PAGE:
Composite Temperature Record from the Greenland Summit, 1987–1994: Synthesis of Multiple Automatic Weather Station Records and SSM/I Brightness Temperatures

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  • 1 Laboratory for Hydrospheric Processes, Oceans and Ice Branch (NRC-RRA), NASA/Goddard Space Flight Center, Greenbelt, Maryland
  • | 2 Joint Center for Earth System Science, Department of Meteorology, University of Maryland, College Park, Maryland
  • | 3 Earth System Science Center, The Pennsylvania State University, University Park, Pennsylvania
  • | 4 Space Science and Engineering Center, University of Wisconsin, Madison, Wisconsin
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Abstract

Air temperature (TA) records from automatic weather stations (AWS) in central Greenland and associated Special Sensor Microwave/Imager (SSM/I) brightness temperature (TB) data (37 GHz, vertical polarization) have been used to create a composite, daily, monthly, and annual average temperature record of the Greenland summit for the period 1987–1994. The record is derived primarily from near-surface temperatures from a single station; AWS Cathy (May 1987 to May 1989), which was moved 28 km and became AWS Kenton (starting in June 1989 and continuing). The Cathy daily average TA record has been converted to the equivalent basis of Kenton by a technique based on the ratio of the contemporaneous daily average TB data from the two locations. The accuracy of this technique has been statistically tested using 16 months of contemporaneous TA and TB data from the GISP2 and Kenton AWS. The resulting composite temperature record provides a multiyear dataset for comparison to other climate records from the Greenland summit.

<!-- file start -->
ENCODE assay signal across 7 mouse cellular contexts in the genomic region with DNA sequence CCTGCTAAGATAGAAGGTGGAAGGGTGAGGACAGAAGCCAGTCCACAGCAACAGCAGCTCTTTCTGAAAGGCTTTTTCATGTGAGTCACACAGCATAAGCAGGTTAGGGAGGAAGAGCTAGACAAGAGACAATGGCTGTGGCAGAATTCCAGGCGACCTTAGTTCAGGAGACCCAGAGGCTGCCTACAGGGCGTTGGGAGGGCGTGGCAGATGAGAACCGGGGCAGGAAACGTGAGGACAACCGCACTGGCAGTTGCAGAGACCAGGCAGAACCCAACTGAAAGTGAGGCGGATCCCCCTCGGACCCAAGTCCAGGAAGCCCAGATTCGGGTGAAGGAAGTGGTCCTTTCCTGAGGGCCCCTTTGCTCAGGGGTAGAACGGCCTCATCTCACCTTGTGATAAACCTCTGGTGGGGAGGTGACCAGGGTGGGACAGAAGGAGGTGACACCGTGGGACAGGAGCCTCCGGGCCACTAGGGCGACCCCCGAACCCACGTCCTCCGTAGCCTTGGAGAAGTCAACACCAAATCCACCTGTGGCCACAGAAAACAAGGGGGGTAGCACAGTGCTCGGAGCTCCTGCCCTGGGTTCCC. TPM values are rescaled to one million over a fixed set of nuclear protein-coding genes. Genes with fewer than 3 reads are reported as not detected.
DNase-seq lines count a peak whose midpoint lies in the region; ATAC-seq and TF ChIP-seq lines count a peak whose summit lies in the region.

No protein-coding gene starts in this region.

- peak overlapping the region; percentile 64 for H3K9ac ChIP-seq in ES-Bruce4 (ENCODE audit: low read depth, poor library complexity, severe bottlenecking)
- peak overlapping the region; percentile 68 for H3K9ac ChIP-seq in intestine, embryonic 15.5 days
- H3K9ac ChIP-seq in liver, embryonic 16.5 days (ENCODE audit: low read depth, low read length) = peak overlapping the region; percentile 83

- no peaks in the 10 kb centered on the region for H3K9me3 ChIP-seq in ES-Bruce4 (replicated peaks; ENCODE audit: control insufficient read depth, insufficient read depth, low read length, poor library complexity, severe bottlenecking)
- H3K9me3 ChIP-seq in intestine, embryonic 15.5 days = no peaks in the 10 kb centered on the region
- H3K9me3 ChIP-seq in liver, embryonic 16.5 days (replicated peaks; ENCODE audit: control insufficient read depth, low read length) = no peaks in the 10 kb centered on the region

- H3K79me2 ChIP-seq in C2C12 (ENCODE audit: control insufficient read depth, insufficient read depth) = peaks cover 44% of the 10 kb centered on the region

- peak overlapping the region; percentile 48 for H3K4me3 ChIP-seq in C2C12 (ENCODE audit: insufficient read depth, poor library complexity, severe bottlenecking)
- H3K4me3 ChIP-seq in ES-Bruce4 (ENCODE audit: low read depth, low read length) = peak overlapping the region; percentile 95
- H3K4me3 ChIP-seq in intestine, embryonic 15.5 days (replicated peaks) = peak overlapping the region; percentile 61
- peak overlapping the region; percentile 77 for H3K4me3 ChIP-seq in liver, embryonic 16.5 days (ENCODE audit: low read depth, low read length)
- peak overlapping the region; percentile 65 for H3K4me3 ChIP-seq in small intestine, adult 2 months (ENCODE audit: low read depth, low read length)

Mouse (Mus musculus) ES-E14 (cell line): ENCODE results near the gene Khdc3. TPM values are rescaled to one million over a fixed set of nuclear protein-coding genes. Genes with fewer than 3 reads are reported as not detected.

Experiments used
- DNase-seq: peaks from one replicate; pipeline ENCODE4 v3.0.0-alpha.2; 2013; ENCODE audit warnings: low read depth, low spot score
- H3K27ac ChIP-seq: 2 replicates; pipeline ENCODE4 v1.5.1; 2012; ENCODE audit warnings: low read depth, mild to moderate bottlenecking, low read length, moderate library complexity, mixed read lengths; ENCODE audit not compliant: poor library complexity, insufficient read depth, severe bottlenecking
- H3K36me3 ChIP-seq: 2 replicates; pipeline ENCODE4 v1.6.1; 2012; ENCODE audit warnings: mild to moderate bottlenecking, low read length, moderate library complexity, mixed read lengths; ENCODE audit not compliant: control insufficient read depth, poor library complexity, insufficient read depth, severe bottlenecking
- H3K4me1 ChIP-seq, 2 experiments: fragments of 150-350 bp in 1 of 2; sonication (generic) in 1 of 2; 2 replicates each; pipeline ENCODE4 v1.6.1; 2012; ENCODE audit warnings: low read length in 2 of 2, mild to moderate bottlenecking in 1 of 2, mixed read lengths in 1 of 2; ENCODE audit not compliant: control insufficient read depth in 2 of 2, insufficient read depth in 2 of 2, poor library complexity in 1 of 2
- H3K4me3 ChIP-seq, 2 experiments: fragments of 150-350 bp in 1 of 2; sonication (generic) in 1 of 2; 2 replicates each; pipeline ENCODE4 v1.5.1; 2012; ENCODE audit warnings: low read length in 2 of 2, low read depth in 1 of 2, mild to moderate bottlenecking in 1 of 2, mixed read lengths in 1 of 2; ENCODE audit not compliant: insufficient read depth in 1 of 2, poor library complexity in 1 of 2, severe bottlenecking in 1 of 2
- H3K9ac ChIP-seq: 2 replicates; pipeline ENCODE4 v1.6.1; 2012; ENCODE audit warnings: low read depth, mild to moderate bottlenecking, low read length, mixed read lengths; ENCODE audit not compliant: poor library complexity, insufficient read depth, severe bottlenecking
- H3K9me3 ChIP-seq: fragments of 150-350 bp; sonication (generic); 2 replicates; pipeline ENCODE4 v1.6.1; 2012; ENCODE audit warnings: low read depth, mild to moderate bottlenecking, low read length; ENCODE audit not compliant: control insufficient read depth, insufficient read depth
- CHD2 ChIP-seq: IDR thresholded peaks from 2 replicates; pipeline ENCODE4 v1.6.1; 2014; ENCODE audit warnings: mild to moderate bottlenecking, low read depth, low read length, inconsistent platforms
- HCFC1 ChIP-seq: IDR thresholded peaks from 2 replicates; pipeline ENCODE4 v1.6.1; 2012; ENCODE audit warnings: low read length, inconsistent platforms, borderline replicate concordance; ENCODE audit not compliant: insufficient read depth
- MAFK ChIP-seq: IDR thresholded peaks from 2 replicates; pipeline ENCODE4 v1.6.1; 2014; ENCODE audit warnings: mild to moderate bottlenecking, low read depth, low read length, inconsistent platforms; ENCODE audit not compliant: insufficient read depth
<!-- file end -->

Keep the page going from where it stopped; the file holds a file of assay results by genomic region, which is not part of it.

Abstract

Air temperature (TA) records from automatic weather stations (AWS) in central Greenland and associated Special Sensor Microwave/Imager (SSM/I) brightness temperature (TB) data (37 GHz, vertical polarization) have been used to create a composite, daily, monthly, and annual average temperature record of the Greenland summit for the period 1987–1994. The record is derived primarily from near-surface temperatures from a single station; AWS Cathy (May 1987 to May 1989), which was moved 28 km and became AWS Kenton (starting in June 1989 and continuing). The Cathy daily average TA record has been converted to the equivalent basis of Kenton by a technique based on the ratio of the contemporaneous daily average TB data from the two locations. The accuracy of this technique has been statistically tested using 16 months of contemporaneous TA and TB data from the GISP2 and Kenton AWS. The resulting composite temperature record provides a multiyear dataset for comparison to other climate records from the Greenland summit.

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